Question 11: A 1 g sample of a polystyrene (C₈H₈)n has a degree of polymerization of 600. What is the mass of one monomer unit?

Solution: The mass of one monomer unit is the mass of the polymer divided by the degree of polymerization, which is (1 g ÷ 600) = 0.00167 g.

Question 12: If the degree of polymerization of polyvinyl chloride (C₂H₃Cl)n is 1100, how many moles of vinyl chloride (C₂H₃Cl) were used to produce it?

Solution: If the degree of polymerization is 1100, then 1100 moles of vinyl chloride were used to produce 1 mole of this sample of polyvinyl chloride.

Question 13: How many moles of ethene (C₂H₄) would be needed to produce 1 mole of polyethene, (C₂H₄)n?

Solution: To produce 1 mole of polyethene, you would need n moles of ethene, as each ethene molecule becomes a repeating unit in the polymer. The exact value of n depends on the degree of polymerization.

Question 14: A sample of polybutene (C₄H₈)n with a mass of 56 g has a degree of polymerization of 1500. What is the molar mass of the sample?

Solution: The molar mass of the polybutene would be the degree of polymerization x molar mass of butene, which is (1500 x 56 g/mol) = 84,000 g/mol.

Question 15: A polymer has a degree of polymerization of 3000 and the molar mass of the monomer is 30 g/mol. What is the molar mass of the polymer?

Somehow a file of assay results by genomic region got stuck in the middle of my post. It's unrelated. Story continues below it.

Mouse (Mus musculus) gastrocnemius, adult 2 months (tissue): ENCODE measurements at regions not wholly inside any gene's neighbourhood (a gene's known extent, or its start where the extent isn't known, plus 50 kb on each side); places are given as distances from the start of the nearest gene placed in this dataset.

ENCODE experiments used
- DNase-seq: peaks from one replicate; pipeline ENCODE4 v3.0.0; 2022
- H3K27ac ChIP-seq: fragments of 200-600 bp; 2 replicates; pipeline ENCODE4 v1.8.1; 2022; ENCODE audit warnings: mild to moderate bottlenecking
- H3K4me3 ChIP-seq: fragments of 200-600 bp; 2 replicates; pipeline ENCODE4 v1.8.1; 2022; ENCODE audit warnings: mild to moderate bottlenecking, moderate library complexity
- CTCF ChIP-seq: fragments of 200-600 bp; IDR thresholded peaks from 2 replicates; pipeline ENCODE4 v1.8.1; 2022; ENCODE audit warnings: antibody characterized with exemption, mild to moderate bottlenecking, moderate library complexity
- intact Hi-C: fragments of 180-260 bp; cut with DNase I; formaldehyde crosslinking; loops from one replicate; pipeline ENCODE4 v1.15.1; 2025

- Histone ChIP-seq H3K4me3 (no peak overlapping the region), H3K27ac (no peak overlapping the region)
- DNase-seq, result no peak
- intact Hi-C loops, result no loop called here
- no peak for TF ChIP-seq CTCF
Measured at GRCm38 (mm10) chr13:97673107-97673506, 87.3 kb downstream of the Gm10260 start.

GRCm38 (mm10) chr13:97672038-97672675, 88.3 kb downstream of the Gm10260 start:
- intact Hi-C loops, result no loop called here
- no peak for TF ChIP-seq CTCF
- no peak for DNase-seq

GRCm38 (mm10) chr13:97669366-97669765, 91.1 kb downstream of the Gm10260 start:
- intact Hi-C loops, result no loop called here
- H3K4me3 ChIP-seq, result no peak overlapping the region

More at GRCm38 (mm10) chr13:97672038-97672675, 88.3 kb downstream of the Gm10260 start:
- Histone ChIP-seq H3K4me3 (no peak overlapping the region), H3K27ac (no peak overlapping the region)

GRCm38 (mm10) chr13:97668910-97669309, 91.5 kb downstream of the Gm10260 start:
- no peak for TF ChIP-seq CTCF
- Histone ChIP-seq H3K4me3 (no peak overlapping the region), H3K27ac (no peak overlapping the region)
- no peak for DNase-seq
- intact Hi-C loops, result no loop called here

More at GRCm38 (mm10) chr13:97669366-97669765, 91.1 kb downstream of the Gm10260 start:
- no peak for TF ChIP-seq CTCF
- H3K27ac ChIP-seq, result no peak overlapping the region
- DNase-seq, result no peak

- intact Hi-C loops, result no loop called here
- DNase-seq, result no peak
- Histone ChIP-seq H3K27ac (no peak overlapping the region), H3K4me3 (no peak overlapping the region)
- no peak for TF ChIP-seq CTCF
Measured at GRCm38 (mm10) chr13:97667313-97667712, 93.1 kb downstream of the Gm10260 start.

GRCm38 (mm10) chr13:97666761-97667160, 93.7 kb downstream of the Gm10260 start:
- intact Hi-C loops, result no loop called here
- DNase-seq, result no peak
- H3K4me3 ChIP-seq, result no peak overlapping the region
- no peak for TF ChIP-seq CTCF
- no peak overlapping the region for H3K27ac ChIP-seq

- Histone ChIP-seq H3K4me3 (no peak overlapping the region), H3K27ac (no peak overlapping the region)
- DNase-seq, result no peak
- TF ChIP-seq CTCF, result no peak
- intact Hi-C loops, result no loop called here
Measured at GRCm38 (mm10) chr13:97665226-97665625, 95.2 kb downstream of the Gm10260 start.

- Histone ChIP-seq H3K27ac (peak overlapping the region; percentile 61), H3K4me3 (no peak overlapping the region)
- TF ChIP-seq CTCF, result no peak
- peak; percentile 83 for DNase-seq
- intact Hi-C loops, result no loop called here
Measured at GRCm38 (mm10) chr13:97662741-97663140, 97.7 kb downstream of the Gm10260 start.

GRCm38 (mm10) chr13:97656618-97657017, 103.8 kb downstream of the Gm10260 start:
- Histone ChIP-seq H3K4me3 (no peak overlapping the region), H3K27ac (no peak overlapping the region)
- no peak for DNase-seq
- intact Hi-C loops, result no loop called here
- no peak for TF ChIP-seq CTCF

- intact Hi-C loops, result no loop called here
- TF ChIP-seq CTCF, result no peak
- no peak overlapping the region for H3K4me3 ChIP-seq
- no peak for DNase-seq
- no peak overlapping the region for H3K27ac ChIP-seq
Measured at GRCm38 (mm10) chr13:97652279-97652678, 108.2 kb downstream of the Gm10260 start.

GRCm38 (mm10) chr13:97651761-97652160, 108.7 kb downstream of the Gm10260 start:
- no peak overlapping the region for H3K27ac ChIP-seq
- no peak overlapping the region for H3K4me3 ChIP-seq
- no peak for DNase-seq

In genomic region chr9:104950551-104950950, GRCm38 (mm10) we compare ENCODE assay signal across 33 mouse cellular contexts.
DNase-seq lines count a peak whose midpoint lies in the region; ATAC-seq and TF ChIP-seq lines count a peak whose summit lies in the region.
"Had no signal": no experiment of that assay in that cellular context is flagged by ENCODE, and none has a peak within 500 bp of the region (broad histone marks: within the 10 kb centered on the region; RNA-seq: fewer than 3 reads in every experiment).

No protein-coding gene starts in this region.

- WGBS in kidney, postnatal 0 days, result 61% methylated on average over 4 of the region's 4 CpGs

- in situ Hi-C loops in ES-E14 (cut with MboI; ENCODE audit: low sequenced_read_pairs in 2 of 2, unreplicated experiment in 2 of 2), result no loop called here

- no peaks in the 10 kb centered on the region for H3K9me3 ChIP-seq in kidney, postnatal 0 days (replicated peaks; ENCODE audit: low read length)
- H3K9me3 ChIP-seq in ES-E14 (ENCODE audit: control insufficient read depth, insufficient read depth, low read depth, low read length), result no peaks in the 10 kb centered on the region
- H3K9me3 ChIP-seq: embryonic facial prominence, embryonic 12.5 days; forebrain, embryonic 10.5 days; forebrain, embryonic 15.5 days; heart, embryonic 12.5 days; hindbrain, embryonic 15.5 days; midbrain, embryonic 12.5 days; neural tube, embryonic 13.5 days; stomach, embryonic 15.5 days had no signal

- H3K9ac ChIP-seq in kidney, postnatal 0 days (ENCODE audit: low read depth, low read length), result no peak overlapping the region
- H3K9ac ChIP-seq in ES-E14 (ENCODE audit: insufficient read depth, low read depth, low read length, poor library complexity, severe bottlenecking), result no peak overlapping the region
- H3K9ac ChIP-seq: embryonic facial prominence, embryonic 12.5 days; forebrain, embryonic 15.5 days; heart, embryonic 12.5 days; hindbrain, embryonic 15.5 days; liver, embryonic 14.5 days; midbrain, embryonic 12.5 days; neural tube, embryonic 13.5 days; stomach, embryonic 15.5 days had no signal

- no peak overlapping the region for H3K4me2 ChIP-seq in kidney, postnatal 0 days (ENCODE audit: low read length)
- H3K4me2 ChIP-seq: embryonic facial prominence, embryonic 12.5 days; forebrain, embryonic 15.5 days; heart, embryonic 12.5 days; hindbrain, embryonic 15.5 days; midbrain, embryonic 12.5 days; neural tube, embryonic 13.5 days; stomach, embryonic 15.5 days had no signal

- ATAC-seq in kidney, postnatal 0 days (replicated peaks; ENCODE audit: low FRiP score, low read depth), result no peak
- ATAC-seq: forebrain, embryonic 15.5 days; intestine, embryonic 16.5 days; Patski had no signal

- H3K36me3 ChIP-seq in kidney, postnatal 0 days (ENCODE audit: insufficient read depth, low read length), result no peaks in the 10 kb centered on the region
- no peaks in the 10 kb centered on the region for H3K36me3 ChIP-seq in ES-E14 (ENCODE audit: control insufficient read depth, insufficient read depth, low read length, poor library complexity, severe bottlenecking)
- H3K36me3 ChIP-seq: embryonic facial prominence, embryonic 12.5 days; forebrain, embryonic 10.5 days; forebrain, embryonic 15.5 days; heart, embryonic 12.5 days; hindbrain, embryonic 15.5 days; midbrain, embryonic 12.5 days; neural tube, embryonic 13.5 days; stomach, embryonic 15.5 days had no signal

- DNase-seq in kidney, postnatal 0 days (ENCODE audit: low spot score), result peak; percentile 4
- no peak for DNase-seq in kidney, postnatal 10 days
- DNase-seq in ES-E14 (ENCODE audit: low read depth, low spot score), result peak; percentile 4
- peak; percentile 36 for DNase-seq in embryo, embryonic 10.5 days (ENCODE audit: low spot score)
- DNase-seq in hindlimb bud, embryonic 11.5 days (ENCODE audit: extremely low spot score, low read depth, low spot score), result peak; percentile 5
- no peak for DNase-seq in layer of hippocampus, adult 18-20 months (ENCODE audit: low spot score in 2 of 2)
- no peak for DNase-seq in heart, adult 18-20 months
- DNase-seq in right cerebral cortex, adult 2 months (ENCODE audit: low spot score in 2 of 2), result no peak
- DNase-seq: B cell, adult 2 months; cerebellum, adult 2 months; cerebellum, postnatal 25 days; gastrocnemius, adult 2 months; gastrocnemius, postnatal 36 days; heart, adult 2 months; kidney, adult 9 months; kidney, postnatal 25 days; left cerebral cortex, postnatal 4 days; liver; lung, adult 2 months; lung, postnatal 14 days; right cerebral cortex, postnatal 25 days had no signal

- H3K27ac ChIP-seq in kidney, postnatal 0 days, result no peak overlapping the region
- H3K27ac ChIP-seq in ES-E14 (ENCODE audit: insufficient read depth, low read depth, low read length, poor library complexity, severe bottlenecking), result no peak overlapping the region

Solution: The molar mass of the polymer would be the degree of polymerization x molar mass of the monomer, which is (3000 x 30 g/mol) = 90,000 g/mol.

Question 16: How many grams of propene (C₃H₆, molar mass = 42 g/mol) would you need to make 2 g of polypropene, assuming complete conversion and a degree of polymerization of 2000?

Solution: If the degree of polymerization is 2000, then 2000 moles of propene will form 1 mole of polypropene. Therefore, to make 2 g of polypropene, you would need (2000 x 42 g/mol x 2) = 168,000 g of propene.

Question 17: Given a sample of polyvinyl chloride (C₂H₃Cl)n with a mass of 62 g and a degree of polymerization of 1300, what is the molar mass of the sample?

Solution: The molar mass of the polyvinyl chloride would be the degree of polymerization x molar mass of vinyl chloride, which is (1300 x 62 g/mol) = 80,600 g/mol.

Question 18: A sample of polypropene has a degree of polymerization of 2200 and a molar mass of 92,400 g/mol. What is the molar mass of the monomer?

Solution: The molar mass of the monomer is the molar mass of the polymer divided by the degree of polymerization, which is (92,400 g/mol ÷ 2200) = 42 g/mol.

Question 19: If you have 2 kg of propene (C₃H₆, molar mass = 42 g/mol), how many kg of polypropene (C₃H₆)n could you theoretically produce, assuming 100% conversion?

Solution: Theoretically, 2 kg of propene could produce 2 kg of polypropene, because the reaction doesn’t involve the loss or addition of any atoms.

Question 20: A copolymer is made from ethene (C₂H₄, molar mass = 28 g/mol) and propene (C₃H₆, molar mass = 42 g/mol). If the molar ratio of ethene to propene is 3:2, what is the molar mass of the repeating unit?

Solution: The molar mass of the repeating unit is the sum of the molar masses of ethene and propene, which is (3 x 28 g/mol + 2 x 42 g/mol) = 168 g/mol.